[caption id="attachment_142486" align="aligncenter" width="2567"]
Swift at the Dice Offices in San Jose[/caption] A lot of the iOS development conversation
now centers on Swift, but Objective-C is still around. Although the latter is Apple's "old" programming language, it's still used pretty widely, despite Swift overcoming it in some rankings
. A new blog post tackles why some developers refuse to jump onboard the Swift bandwagon, and it's enlightening. Paul Hudson, who makes a living teaching iOS development (and does a great job, by the way), recently sourced opinions
on what made Swift untouchable to some well-established iOS developers. Noting that Objective-C has been “pushed from the limelight” by its little brother, Hudson wanted to know why some were holding out and continuing to develop iOS apps in Objective-C. The reasons for not using Swift were varied, ranging from “I don’t enjoy using it” to issues with Xcode. The more grounded reasons included Swift's lack of legacy app code-bases, which still need to be redone. Other developers simply don’t want to learn a new language. One interesting takeaway from the survey: Objective-C fans feel a bit stigmatized due to their association with a fading technology. One of the more salient responses comes from Simon Wolf of Otter Software
I realize that Swift is the new shiny thing and, since I know Swift well enough to understand it, it really doesn’t worry me. Had I buried my head in the sand and not bothered to learn Swift I may feel left out but I don’t think that approach is conducive to being a good developer.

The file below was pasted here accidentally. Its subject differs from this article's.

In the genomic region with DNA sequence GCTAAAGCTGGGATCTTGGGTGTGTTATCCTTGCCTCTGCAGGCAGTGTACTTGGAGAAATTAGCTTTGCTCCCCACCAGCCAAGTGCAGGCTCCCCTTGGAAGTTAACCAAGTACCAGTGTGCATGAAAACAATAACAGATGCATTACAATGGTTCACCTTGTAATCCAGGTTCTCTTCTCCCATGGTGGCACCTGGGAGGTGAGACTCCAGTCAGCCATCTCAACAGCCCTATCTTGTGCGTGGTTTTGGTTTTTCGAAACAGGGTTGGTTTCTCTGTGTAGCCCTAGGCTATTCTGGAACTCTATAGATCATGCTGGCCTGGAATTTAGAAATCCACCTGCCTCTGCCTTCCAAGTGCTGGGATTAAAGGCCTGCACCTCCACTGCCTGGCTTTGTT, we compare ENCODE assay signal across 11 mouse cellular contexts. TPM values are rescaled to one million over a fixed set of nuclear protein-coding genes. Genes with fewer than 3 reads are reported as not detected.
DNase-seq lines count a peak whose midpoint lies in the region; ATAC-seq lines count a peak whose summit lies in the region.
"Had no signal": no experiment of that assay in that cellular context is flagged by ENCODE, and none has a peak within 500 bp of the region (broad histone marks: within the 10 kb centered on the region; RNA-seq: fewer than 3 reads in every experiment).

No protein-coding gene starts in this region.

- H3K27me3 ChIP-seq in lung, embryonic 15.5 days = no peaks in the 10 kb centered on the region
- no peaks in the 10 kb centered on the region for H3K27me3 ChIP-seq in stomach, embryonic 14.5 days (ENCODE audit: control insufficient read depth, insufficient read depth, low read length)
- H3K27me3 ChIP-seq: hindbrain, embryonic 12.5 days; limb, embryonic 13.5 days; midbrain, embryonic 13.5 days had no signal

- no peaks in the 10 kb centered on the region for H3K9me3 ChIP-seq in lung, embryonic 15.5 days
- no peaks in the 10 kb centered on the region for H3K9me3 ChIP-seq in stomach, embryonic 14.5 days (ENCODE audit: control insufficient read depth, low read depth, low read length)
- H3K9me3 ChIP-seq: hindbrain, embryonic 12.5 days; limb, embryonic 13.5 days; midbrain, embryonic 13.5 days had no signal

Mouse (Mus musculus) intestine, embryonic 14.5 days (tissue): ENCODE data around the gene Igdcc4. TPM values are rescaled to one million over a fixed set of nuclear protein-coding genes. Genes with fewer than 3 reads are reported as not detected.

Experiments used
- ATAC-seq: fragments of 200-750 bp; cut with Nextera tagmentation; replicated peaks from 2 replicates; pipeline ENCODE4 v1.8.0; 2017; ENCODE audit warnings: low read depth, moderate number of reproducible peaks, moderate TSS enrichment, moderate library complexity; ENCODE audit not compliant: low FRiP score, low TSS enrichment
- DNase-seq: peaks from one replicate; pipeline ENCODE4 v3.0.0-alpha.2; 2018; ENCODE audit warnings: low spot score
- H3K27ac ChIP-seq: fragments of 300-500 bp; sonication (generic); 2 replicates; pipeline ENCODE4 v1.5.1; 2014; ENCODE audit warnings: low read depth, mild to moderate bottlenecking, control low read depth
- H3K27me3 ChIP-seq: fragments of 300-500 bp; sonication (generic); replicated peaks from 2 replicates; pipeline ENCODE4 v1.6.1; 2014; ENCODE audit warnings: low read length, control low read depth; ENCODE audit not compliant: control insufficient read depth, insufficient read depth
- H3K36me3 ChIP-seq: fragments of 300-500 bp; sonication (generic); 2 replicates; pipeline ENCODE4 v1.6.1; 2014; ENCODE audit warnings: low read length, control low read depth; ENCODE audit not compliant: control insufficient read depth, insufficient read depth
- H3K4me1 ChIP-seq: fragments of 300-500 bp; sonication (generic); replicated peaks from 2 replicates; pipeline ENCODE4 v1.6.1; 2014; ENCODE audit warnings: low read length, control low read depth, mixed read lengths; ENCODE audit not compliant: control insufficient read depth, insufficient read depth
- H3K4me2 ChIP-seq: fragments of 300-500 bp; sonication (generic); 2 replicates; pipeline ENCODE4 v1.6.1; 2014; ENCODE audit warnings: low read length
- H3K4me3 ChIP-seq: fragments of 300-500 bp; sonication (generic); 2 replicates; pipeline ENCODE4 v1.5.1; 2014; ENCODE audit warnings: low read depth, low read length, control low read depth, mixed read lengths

But Todd Thomas of TapBots thinks stigmatization shouldn’t be any concern. “I don’t worry too much about it,” he said. “The app should speak for itself. If it is good, the users won’t care what it is written in.” Poignantly (or maybe fortunately), these developers also see the proverbial writing on the wall. Seven of the eight developers queried say Swift has effectively halted Objective-C development, and Apple has stopped focusing energy on its legacy code unless absolutely necessary. Freelance developer Peter Molnar
makes a critical point about Swift: it still needs work
. A core component is still missing:
To be honest before version 3.0 the main roadblock for me was the missing source code compatibility, and even after 4.0 I am still waiting for ABI stability. I think that’s the only one issue left, and personally I feel that this is less important for me if the source compatibility works.
The final piece of the puzzle, ABI stability, is set to arrive in late 2018
. Until then, Swift and Objective-C will continue to waltz together through the iOS development community, causing much consternation amongst the old guard.